"I don't think a blood test would be justified," Mark Bruener, a tight end who played 14 seasons for the Pittsburgh Steelers and Houston Texans between 1995 and 2008 and a former member of union's ruling executive committee, said by telephone Thursday. "That's extremely invasive on an athlete. We have one of the most aggressive, productive drug-testing policies in all of sports. To go to that extreme [with blood-testing], I'm not sure that's good for the health of an athlete."
The league currently conducts urine tests of players for steroids and other items on a lengthy list of banned substances.
The union declined to comment Thursday, a spokesman said.
League officials previously said they believe that blood-testing for HGH has progressed to the point at which such a test should be included in the NFL's program. The league has proposed such a test as part of the current labor negotiations with the union, and league officials previously left open the possibility of blood-testing for HGH being put into effect as part of a separate agreement between the sides even before a new labor deal could be completed.
But two people familiar with the issue said this week that there has been little to no movement in the discussions between the league and the union on the matter. One person familiar with the deliberations said the discussions will continue but it is not clear at this point when such a test might be put into effect.
"The NFL and all of these leagues, they have tended to be reactive to adverse publicity and circumstances and then they make incremental changes to their program," Wadler said. "Clearly the policy in the NFL is better than it used to be. But there should be more than incremental changes. . . . I would hope the issue of HGH is dealt with in a clear and transparent way during this round of collective bargaining in the NFL."
A professional rugby player in Britain was suspended in February for testing positive for HGH use, a development that drug-testing experts cited as proof that the blood test is effective.
On Tuesday, U.S. federal authorities charged Galea with unlawfully treating athletes with HGH and the unapproved drug Actovegin. According to court documents, two current NFL players and one former NFL player received medical treatment from Galea and the former player admitted to purchasing HGH kits from Galea. The two current NFL players said they did not knowingly use HGH, according to the documents. The players were not identified by name in court documents.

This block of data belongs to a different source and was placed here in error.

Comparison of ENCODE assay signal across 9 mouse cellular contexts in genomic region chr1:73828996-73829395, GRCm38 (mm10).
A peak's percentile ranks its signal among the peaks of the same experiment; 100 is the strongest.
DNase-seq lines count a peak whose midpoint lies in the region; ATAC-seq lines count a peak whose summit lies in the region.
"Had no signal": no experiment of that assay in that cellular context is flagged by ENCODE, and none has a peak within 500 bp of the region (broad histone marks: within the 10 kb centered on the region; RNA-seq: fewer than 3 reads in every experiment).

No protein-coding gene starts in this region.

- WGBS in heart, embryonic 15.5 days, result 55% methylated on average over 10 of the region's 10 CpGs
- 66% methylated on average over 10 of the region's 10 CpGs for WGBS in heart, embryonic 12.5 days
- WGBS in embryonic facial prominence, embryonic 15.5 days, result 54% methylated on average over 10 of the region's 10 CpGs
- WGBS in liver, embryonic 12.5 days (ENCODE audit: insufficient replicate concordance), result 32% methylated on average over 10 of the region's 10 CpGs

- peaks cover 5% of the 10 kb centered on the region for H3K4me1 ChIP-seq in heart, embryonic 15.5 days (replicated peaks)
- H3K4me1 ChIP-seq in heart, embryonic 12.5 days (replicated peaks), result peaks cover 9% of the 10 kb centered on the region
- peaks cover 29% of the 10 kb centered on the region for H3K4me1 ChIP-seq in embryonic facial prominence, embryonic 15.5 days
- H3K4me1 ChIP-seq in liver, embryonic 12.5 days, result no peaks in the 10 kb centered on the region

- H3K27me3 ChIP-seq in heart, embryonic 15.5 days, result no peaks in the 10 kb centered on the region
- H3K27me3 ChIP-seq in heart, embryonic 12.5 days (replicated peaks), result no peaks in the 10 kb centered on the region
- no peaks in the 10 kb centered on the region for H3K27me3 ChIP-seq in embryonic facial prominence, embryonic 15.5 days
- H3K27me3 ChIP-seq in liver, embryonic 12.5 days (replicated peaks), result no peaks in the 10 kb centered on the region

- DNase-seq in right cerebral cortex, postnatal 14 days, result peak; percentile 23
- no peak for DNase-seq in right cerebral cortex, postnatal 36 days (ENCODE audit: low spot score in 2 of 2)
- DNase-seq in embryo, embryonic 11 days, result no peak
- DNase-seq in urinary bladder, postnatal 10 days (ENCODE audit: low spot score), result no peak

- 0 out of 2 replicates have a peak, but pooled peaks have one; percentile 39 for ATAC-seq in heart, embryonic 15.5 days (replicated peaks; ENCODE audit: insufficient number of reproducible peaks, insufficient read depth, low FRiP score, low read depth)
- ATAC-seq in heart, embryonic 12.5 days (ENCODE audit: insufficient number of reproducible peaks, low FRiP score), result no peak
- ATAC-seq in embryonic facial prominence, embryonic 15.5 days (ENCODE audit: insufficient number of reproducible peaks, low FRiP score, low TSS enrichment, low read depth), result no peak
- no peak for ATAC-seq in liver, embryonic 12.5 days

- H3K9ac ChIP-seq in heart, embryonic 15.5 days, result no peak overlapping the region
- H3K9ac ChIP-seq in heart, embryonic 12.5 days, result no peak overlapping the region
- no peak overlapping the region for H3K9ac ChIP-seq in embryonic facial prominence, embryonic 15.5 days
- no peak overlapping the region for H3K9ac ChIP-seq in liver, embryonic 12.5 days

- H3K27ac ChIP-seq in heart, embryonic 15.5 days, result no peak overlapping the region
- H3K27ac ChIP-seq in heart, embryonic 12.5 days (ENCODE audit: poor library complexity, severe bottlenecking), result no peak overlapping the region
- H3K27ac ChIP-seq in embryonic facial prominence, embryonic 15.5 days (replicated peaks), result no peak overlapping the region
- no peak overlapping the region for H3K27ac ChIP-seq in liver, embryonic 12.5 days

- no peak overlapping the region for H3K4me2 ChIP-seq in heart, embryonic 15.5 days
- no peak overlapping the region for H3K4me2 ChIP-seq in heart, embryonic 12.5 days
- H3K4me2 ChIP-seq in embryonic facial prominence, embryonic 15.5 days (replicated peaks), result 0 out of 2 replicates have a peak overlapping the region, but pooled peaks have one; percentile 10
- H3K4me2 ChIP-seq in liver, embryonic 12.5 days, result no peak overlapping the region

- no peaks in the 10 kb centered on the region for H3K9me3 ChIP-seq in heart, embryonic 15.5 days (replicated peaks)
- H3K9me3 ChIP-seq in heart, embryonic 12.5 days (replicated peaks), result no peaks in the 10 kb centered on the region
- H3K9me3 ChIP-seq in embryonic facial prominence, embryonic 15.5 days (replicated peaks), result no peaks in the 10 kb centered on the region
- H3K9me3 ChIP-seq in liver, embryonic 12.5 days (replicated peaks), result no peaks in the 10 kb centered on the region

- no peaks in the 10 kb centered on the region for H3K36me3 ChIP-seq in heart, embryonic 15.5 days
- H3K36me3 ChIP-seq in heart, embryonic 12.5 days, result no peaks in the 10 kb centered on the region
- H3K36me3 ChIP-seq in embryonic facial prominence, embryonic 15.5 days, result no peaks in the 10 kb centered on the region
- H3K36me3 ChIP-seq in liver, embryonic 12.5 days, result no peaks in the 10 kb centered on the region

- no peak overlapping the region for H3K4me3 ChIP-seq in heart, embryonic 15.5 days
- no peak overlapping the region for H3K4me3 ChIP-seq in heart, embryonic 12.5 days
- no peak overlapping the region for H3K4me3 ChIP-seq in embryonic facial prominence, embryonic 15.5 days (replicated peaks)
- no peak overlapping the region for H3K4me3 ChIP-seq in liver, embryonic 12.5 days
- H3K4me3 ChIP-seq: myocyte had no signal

The NFL suspended New England Patriots safety Rodney Harrison for four games and Dallas Cowboys quarterbacks coach Wade Wilson for five games in 2007 after they were initially linked to banned substances through a criminal investigation. The NFL's written statement Tuesday said that "when we have had evidence of illegal purchase, possession, or use of HGH, we have imposed discipline and are fully prepared to do so again if the facts support it."
What remains uncertain is how prevalent HGH use is among NFL players. Former Redskins offensive tackle Jon Jansen told HBO in 2006 that "maybe 15, 20 percent" of NFL players used performance-enhancing drugs and use was "on the rise" because of undetected HGH use. Other estimates have varied.
"I have no idea, really," Bruener said Thursday. "I know I have never been in any conversations in any circles that have been involved with it. My belief is, it's not widespread in the NFL. I don't know if that's a skewed opinion or not."
Staff writers Rick Maese, Barry Svrluga, Jason Reid and Amy Shipley contributed to this report.